A record amount paid for a painting by Canadian artist Emily Carr helped the Heffel Fine Art Auction House set a sales record in its fall auction Thursday.
Leading the live auction at the Park Hyatt Hotel was "The Crazy Stair," which brought in $3.39 million, the most ever paid at auction for a Carr painting.
The pre-auction estimate for the painting, sold to an anonymous buyer, was between $1.2 and $1.6 million.
Heffel says it was the highest amount paid for a work by a Canadian female artist and the fourth most valuable piece ever sold in Canadian art auction history.
The large format painting from Carr’s mature period is described as "indicative of the artist’s lifelong engagement with First Nations culture." The Victoria, B.C, native died in 1945 at the age of 74.
The sale of "The Crazy Stair" boosted overall sales at the auction to more than $13.5 million, which Heffel says exceeded pre-sale expectations.
In all, eight pieces by Carr were sold, including "War Canoes," which fetched $339,300. Heffel has now sold 220 of Carr’s works, totalling $50.6 million.
"Canoe Lake" by Tom Thomson was expected to sell for as much as $600,000, but sold well above estimate at nearly $1.7 million. His painting entitled "Autumn, Algonquin Park" was also sold Thursday for $526,500.
Other highlights included Jean-Paul Riopelle’s 1954 work, "Sans titre," which sold for $789,750 and his "Iceberg IV" work fetched $491,400. The five Riopelle pieces sold Thursday brought in $1.8 million.
A 1971 work by William Kurelek called ”Rink Making” more than tripled its pre-auction estimate by selling for $163,800.
‘‘Ephraim Kelloway's White Door‘‘ by artist David Lloyd Blackwood sold for $105,300, more than double the pre-auction estimate.
The auction also included the sale of a painting by Sir Frederick Banting, who is best known as the co-discoverer of insulin.
His work entitled ”French River” sold for $58,500.
All prices include a 17 per cent buyer's premium.
Like this article? Follow our Facebook pageOr follow us on TwitterFollow @HuffPostBC
Also on HuffPost:
Nuit Blanche is an arts and cultural festival that lasts into the early morning hours and was launched in France in 2002. It has since grown to include more than 100 cities around the world, including <a href="http://www.scotiabanknuitblanche.ca/" target="_hplink">Toronto</a>, <a href="http://www.montrealenlumiere.com/nuit-blanche-en/" target="_hplink">Montreal </a>and this year <a href="http://www.nuitblanchecalgary.ca/" target="_hplink">Calgary</a> joined the list. During Nuit Blanche, numerous galleries, outdoor spaces and the like stay open all night, creating a fun, informal atmosphere that makes the art accessible to everyone.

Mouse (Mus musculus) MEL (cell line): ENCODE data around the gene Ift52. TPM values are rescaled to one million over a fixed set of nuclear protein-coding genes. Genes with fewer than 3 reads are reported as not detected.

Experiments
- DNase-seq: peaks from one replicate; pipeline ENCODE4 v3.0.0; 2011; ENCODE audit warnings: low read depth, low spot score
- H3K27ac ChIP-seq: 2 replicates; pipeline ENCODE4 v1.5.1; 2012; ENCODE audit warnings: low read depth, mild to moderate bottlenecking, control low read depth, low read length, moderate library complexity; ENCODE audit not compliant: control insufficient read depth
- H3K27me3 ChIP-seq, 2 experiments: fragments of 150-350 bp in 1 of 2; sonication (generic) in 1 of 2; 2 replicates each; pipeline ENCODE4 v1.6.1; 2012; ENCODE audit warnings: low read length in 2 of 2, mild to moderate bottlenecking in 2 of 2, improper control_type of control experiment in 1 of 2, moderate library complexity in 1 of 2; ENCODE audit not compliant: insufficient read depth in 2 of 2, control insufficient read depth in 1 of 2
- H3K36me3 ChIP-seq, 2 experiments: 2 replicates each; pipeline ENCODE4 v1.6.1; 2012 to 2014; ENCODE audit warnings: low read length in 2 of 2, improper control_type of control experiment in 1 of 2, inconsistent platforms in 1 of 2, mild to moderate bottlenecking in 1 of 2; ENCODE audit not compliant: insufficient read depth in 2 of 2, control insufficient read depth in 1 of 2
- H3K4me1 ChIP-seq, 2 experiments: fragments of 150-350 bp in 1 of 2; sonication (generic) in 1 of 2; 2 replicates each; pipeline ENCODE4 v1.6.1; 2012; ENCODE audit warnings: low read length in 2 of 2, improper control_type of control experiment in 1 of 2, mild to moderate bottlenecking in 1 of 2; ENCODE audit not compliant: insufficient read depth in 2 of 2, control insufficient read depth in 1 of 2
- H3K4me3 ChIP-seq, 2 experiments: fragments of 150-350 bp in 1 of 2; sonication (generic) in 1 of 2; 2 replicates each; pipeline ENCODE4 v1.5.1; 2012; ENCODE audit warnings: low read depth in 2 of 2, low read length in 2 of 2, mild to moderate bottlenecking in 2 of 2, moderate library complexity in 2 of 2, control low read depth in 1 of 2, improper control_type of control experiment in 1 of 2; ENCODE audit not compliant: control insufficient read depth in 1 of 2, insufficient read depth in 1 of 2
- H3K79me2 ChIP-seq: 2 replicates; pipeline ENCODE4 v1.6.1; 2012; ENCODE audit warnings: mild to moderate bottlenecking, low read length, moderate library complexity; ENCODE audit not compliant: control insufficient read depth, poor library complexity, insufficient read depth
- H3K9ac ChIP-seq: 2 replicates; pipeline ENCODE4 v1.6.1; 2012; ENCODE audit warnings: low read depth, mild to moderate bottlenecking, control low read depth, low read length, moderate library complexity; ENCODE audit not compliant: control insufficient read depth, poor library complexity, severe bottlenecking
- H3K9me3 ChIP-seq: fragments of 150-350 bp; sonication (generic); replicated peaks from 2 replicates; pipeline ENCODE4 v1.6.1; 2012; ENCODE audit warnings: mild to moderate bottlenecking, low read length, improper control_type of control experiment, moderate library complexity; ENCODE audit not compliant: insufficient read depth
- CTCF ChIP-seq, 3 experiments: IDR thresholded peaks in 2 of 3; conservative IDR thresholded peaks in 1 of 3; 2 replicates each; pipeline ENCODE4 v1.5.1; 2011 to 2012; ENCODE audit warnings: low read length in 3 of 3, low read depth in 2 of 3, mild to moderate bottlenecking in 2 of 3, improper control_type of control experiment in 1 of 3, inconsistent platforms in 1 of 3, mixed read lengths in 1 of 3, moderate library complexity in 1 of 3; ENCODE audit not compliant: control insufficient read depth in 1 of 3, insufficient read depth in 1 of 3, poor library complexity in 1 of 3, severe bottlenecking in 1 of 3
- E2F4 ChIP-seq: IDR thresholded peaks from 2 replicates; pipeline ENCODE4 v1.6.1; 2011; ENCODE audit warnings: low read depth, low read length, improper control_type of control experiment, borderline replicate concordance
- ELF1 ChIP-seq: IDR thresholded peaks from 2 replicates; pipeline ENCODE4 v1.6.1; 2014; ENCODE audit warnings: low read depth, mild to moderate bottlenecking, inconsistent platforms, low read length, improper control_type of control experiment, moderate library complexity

<a href="http://www.artanywhere.com/" target="_hplink">ArtAnywhere </a>does not charge for the temporary exhibitions (so it’s a great way for companies to dress up drab corporate spaces), however if a piece is purchased, the artist owes a commission to ArtAnywhere. The arrangement is win-win given that it gives local artists exposure that they might not be able to gain otherwise for showing their work.
Toronto Graffiti Art
Graffiti is also earning a better reputation in the art world and can be seen in Canadian cities like Toronto. Photo credit: <a href="http://www.flickr.com/photos/technochick/">technochick</a>
As for performance art, let’s not forget flash mobs. Although now so common their effect may be diluted, flash mobs, that is the brief, seemingly spontaneous event involving a large group of people, can help create buzz and excitement about a particular creative outlet or even to launch a product.
<a href="http://www.thesocietytoronto.com/" target="_hplink">The Society</a> is a culture club helps to expose members to new genres and new inspiration they might not otherwise be privy to. Past events have included a chat with Trainspotting author Irvine Welch (pictured) and a graffiti art bike tour.
Art Beyond Walls
Pop-up galleries are also injecting a bit of temporary, see-it-while-you-can fun into the art mix as well. Last month in Vancouver, video blog <a href="http://hotartwetcity.com/" target="_hplink">Hot Art Wet City</a> opened up a pop-up gallery on the west coast, while in Toronto, <a href="http://www.artbeyondwalls.com/about.html" target="_hplink">Art Beyond Walls</a> is aimed at bringing a mix of artists from across North America to the city in different venues and blending both visual and performing arts with a charitable angle—proceeds go to an art-related cause. <em>Pictured is The Gallery Village, the permanent gallery for Art Beyond Walls.</em>